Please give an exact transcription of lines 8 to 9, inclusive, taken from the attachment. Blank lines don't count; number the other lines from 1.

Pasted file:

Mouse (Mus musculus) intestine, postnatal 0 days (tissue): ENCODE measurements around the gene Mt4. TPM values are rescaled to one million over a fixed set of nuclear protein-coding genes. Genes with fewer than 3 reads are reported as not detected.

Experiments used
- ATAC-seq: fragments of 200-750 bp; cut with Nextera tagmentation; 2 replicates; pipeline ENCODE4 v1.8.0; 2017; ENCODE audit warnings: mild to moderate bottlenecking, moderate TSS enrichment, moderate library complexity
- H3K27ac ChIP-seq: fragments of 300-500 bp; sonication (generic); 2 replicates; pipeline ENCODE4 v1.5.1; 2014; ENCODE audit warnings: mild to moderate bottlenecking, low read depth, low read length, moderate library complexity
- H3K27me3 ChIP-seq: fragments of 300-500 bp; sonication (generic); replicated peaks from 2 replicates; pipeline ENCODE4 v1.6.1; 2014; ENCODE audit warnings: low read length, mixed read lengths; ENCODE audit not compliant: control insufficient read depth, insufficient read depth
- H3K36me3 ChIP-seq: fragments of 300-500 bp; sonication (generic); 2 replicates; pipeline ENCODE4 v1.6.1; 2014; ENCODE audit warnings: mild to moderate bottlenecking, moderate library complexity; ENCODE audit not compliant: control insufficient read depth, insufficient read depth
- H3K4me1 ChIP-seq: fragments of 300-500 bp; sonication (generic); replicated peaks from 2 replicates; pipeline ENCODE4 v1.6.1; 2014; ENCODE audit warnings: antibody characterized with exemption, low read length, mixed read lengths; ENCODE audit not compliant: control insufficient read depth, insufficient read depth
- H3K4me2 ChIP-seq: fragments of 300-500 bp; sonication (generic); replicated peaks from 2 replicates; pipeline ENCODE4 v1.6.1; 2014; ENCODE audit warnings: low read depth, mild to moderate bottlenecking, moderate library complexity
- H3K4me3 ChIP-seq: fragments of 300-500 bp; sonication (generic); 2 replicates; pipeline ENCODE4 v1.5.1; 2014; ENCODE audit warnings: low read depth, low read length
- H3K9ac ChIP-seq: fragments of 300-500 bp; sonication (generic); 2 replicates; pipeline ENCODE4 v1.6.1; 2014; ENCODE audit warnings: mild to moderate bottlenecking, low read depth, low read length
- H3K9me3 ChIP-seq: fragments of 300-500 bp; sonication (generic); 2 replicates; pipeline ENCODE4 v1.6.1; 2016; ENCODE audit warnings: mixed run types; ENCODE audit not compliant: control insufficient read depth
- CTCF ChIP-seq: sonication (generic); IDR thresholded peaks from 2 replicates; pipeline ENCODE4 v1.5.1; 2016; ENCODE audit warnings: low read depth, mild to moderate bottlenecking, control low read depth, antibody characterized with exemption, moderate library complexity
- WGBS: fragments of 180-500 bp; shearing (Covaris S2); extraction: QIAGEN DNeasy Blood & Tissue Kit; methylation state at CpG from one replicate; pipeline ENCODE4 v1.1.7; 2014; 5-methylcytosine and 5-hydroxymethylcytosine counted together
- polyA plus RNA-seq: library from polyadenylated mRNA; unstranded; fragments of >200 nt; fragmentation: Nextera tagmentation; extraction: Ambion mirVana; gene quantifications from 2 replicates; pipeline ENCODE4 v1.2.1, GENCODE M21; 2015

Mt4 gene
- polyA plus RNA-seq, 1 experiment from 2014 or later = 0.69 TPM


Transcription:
- H3K4me2 ChIP-seq: fragments of 300-500 bp; sonication (generic); replicated peaks from 2 replicates; pipeline ENCODE4 v1.6.1; 2014; ENCODE audit warnings: low read depth, mild to moderate bottlenecking, moderate library complexity
- H3K4me3 ChIP-seq: fragments of 300-500 bp; sonication (generic); 2 replicates; pipeline ENCODE4 v1.5.1; 2014; ENCODE audit warnings: low read depth, low read length